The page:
Horticulture legend dies aged 98
THE world of horticulture was last night mourning the death of one of its most renowned figures.Alan Bloom, founder of the famous nursery and steam museum, died at his home, Bressingham Hall, near Diss, on Wednesday at the age of 98.
THE world of horticulture was last night mourning the death of one of its most renowned figures.
Alan Bloom, founder of the famous nursery and steam museum, died at his home, Bressingham Hall, near Diss, on Wednesday at the age of 98.
Instantly recognisable by his long white hair, Mr Bloom created the six-acre Dell garden at Bressingham, where he pioneered the use of hardy perennials in "island beds" in the mid 1950s.
He was responsible for breeding and introducing a wide range of nearly 200 varieties of perennials, amongst the most famous being Crocosmia Lucifer, Astilbe Sprite, Achillea Moonshine, Geranium Ballerina and Phlox Franz Schubert.
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The Dell garden, which eventually contained more than 5,000 species and varieties of perennials from all over the world, was developed between 1953 and 1962.
From 1962 Mr Bloom's energies went into a different pastime - collecting old steam traction engines and locomotives.
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With a team of paid and volunteer helpers this was the beginning of what was to become The Bressingham Steam Museum, one of the largest attractions of its kind in Britain.
Opening in the early 1960s, the garden and steam museum have grown over the years and still run today.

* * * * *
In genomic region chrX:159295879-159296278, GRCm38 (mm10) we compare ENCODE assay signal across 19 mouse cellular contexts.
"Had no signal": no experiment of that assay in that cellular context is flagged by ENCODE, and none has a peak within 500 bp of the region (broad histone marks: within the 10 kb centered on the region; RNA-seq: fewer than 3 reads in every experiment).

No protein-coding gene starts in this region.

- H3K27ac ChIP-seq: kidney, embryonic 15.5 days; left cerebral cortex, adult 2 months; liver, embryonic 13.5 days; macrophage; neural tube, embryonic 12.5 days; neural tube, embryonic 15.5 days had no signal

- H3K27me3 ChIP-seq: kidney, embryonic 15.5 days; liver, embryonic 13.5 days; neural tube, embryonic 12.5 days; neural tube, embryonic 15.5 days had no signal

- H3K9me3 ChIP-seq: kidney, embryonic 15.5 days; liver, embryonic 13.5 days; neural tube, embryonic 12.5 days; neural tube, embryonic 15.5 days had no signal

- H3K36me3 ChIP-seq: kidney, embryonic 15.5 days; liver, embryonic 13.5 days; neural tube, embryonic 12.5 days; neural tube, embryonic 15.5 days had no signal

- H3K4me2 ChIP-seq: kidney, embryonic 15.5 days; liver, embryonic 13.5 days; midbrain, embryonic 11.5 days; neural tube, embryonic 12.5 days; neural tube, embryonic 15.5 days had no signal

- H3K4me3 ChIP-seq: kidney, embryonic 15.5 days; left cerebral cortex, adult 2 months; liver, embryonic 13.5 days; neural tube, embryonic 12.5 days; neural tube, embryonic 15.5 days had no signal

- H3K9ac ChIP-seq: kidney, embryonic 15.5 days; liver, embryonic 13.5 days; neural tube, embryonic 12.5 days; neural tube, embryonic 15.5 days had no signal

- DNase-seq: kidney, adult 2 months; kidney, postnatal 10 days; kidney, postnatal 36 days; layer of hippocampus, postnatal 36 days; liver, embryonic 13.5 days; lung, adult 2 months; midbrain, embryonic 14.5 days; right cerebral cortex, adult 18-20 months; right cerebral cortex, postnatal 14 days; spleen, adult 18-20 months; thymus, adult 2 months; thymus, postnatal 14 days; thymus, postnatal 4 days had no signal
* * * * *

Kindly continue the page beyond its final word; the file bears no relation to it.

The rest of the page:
Last night Adrian Bloom paid tribute to his father, saying: "He said before he died that he had been lucky. It's the gardening that I think he will be remembered for and his legacy is through his plants that he introduced, the Blooms of Bressingham name is known all over the world."
Mr Bloom went to school in Cambridge but began gardening from the age of 16, starting his own business in Oakington, Cambridgeshire, in 1926. Mr Bloom moved to Bressingham with his young family in 1946, relocating to Canada for a short time before returning.
His sons Adrian and Robert joined in the Blooms of Bressingham nursery and farm business in 1962 and from 1970 he took an ever-decreasing role, spending his time on his steam interest and propagating his beloved perennials.
Mr Bloom, who married twice and had six children, wrote around 30 books on plants and steam, as well as an autobiography, and often appeared with Percy Thrower, regarded as Britain's first television gardener.
A celebration of his life will be held on June 21 at Bressingham.